1916 - 2009

Lawrence Halprin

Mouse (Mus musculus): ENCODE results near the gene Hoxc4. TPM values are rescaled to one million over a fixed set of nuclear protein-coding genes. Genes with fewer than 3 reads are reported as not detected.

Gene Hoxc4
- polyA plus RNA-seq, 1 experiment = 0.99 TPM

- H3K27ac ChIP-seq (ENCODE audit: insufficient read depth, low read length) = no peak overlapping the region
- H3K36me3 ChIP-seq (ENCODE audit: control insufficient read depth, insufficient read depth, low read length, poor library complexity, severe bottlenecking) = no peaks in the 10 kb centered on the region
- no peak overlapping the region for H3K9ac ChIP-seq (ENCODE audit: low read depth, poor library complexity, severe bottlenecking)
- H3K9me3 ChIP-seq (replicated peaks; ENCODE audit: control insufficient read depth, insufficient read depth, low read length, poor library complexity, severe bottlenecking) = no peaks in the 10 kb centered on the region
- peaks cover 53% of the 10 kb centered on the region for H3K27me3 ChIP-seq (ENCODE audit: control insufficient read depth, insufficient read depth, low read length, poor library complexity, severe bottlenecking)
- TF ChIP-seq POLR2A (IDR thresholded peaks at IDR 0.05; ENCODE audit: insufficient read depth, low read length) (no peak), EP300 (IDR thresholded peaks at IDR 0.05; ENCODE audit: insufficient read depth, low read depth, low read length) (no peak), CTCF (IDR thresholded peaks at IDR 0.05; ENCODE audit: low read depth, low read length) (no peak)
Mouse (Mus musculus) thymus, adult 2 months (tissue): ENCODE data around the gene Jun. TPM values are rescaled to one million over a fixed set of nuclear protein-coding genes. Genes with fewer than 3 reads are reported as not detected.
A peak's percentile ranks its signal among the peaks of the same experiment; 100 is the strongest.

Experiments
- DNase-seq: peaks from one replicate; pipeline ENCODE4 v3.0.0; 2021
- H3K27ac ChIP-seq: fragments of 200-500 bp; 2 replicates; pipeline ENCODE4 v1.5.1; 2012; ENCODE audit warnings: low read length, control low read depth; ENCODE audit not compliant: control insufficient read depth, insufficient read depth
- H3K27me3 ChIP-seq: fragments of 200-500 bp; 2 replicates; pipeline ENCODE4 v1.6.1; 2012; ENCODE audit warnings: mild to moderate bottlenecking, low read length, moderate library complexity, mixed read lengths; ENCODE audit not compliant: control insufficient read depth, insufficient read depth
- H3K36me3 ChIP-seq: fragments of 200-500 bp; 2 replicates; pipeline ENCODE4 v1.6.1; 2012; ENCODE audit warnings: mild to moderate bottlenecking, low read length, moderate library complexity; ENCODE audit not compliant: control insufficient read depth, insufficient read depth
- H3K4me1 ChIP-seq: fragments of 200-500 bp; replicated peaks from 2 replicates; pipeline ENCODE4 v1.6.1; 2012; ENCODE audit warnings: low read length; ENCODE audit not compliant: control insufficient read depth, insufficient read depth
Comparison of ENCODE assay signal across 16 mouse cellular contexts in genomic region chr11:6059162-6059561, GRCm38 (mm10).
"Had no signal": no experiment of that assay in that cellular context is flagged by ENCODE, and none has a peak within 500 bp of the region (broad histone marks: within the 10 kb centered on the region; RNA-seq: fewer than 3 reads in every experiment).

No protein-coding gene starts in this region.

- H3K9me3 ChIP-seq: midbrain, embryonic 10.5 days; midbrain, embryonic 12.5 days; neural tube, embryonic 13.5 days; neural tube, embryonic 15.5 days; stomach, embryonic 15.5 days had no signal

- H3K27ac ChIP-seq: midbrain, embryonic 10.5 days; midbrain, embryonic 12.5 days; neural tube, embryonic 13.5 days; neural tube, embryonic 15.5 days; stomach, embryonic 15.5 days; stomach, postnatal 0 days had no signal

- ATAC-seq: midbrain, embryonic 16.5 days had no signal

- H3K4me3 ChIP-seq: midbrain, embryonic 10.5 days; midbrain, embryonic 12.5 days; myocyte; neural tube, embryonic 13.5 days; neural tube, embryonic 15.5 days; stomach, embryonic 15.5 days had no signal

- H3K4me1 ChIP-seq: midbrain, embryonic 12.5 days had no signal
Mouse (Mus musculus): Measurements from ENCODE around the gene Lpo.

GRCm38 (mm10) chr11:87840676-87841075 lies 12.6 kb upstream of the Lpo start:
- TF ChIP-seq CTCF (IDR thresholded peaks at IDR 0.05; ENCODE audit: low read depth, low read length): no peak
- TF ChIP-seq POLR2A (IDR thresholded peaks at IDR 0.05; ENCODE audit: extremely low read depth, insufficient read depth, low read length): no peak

Born in New York City and raised in Brooklyn, Halprin spent three years on a kibbutz in the British Mandate of Palestine (now Israel) before attending Cornell University and then the University of Wisconsin, where he earned an M.S. in horticulture. He received his B.L.A. from Harvard’s Graduate School of Design. After apprenticing with Thomas Church, during which time Church built the famed Donnell garden in Sonoma, Halprin opened his own office in 1949. Among his innovations is the design process known as the RSVP Cycles. This method is marked by attention to human scale, user experience, and the social impact of design; these strengths were likely fueled by the work of his wife, dancer Anna Schuman Halprin. Simultaneously he was able to attend to environmental concerns and to incorporate community participation in the design process. Prolific throughout his life, his major projects include the Franklin Delano Roosevelt Memorial in Washington, D.C.; the Sea Ranch community in California; Freeway Park in Seattle; Heritage Park Plaza in Fort Worth, Texas, and Lovejoy Plaza in Portland, Oregon. Halprin garnered numerous awards, including the Thomas Jefferson Medal in Architecture and the National Medal of Arts, the latter bestowed by the President of the United States.

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